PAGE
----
Photo Credit: Gershon Elinson/Flash90
Jewish men attend morning prayer while keeping distance from one another at a synagogue in Efrat, Gush Etzion, March 16, 2020.

In Israel, the beaches are being opened to the public, as are schools and even some places of entertainment, and now, God willing, it’s time for Israeli synagogues to open up. According to Kipa, on Sunday there was a meeting of the National Security Council with representatives from the Health Ministry and from Interior Minister Aryeh Deri, which concluded in an agreement to open the country’s synagogues under special guidelines.

The outline for opening shuls includes stipulating that all of them will be opened, with the obligation to separate each two worshipers with an empty seat.


Also: you have to bring your own siddur and chumash and whatever else you plan to read during davening – no one may use the shul’s seforim.

And the shul must be disinfected every night. And you can’t invite guests. Only the regulars may come in.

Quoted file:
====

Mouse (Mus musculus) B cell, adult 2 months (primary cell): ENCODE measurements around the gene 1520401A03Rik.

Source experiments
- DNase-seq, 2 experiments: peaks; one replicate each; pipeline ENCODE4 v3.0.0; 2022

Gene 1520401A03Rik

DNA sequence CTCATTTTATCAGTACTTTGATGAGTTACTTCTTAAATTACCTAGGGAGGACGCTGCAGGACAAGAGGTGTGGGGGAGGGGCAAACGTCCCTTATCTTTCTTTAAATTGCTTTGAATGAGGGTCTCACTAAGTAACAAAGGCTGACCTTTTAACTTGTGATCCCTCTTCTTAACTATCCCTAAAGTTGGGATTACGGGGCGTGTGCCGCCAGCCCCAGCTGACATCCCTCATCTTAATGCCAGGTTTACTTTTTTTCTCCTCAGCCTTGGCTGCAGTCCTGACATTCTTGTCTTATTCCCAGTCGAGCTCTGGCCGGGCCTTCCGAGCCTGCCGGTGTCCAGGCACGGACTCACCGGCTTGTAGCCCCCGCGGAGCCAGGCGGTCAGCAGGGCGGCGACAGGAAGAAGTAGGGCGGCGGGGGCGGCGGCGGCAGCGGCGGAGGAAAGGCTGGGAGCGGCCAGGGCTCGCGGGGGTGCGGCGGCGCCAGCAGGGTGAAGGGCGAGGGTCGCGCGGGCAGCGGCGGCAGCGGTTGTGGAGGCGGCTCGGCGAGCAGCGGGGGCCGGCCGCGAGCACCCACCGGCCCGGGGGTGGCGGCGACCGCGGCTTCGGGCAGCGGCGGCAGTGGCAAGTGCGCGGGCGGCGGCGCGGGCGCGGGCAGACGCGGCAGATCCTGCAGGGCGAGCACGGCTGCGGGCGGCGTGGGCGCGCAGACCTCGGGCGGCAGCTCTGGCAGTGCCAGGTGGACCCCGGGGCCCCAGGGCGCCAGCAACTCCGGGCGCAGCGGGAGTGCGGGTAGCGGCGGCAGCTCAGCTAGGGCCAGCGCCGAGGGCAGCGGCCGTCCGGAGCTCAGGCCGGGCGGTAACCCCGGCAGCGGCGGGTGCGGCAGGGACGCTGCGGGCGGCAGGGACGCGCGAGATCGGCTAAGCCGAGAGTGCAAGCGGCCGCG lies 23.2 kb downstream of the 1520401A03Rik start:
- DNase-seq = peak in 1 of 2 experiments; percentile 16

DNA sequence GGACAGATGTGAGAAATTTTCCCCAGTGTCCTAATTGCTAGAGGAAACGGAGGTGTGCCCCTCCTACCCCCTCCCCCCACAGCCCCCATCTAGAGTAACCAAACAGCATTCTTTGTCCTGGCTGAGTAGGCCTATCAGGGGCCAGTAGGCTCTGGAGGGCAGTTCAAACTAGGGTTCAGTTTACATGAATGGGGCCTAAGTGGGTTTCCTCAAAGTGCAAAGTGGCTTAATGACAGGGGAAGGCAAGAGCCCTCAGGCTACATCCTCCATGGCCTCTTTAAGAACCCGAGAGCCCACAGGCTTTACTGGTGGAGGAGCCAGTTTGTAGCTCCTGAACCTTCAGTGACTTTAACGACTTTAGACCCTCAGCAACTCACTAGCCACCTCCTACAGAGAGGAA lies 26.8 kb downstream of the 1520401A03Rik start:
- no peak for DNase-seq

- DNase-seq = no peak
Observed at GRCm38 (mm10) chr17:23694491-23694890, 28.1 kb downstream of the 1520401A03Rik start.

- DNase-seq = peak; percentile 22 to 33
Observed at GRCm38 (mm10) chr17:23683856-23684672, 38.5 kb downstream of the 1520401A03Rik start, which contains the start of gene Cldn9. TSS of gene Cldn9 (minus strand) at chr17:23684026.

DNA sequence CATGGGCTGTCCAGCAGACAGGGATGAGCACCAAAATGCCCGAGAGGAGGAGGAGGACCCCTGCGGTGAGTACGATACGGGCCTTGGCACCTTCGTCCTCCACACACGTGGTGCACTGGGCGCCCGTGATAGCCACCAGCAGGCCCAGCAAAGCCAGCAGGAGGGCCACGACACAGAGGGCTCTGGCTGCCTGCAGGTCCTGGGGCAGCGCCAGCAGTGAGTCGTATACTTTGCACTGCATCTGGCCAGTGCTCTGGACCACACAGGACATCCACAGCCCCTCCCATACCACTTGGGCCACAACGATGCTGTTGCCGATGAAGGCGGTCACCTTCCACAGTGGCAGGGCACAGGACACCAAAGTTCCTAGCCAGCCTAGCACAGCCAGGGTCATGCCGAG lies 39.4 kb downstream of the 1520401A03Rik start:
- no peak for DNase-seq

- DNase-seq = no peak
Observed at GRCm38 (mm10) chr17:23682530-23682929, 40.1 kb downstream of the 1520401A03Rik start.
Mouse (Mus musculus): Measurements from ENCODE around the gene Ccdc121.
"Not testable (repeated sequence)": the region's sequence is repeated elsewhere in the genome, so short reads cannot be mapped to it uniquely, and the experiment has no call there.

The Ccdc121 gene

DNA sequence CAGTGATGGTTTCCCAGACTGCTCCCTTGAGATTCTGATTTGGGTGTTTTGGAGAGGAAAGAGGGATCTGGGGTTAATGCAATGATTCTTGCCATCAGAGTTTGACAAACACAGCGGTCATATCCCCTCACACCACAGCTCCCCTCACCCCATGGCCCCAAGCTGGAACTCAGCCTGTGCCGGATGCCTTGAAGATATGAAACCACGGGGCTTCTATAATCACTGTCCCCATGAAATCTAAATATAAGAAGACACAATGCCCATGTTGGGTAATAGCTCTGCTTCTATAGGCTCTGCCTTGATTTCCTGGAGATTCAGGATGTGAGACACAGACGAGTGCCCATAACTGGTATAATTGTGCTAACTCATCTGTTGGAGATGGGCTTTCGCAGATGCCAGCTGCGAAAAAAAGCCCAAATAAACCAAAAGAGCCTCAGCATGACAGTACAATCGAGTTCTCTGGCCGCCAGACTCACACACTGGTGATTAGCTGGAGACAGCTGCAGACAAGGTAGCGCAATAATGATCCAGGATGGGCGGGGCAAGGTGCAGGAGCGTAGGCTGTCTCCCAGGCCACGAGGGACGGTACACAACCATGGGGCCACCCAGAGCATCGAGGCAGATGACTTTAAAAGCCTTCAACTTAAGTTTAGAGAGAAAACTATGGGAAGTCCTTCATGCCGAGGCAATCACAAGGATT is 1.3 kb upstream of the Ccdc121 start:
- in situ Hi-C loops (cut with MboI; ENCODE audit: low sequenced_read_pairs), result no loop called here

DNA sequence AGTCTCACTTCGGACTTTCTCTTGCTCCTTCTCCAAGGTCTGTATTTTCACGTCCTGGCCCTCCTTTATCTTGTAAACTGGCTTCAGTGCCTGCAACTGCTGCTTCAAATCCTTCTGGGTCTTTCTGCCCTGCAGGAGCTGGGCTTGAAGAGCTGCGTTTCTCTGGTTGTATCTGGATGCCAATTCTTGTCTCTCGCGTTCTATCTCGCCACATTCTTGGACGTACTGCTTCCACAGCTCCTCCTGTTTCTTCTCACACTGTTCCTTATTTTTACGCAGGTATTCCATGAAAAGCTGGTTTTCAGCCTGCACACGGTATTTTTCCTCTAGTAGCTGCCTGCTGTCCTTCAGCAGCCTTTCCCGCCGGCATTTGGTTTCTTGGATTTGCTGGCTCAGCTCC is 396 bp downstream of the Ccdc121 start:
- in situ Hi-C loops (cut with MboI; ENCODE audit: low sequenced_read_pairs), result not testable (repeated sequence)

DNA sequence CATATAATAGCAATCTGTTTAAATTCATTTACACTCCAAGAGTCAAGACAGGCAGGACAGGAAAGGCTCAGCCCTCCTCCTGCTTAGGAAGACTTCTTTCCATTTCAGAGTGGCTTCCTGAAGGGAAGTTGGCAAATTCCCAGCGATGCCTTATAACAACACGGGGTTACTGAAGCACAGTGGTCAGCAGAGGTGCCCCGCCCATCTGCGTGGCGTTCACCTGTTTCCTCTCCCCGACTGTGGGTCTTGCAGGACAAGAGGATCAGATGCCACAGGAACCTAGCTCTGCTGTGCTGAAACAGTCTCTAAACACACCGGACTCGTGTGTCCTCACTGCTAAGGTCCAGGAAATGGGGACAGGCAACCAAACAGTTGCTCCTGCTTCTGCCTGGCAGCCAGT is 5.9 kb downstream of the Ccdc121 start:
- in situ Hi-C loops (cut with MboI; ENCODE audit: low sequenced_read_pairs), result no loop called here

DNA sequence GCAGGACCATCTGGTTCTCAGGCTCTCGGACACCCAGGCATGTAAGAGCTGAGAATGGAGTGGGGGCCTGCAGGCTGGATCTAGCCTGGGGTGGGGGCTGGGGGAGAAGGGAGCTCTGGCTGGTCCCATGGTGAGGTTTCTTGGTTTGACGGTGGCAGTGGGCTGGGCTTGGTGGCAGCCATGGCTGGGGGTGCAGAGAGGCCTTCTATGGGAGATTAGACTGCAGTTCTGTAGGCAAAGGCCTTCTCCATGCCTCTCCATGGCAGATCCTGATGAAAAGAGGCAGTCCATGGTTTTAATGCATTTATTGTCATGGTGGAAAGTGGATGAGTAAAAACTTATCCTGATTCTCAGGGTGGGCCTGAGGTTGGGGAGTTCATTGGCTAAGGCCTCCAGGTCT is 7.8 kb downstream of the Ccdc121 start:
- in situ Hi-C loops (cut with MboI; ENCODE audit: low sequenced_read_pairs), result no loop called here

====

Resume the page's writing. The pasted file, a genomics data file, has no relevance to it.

OK, you just know that last one will be the first one to be broken on the first Mincha-Ma’ariv service without a minyan.

Entry to the synagogue will require checking everyone’s temperature, and on Shabbat with that new thermometer that’s mutar on Shabbat (See: Zomet Introduces Shabbat Thermometer for Synagogues and Hospitals). Everyone who goes into a synagogue must be listed, with their ID or phone number. On Shabbat – pre-registration.

And no one in a high risk group is allowed even after the shuls are opened.

You can still daven outdoors if you’ve gotten to like it, just keep the six-foot distance and no more than 50 Jews per outdoors minyan.

Oh, and you’re not allowed to rush through Aleinu. I hate that.

Proposal sent to NSC from Orthodox Congregations

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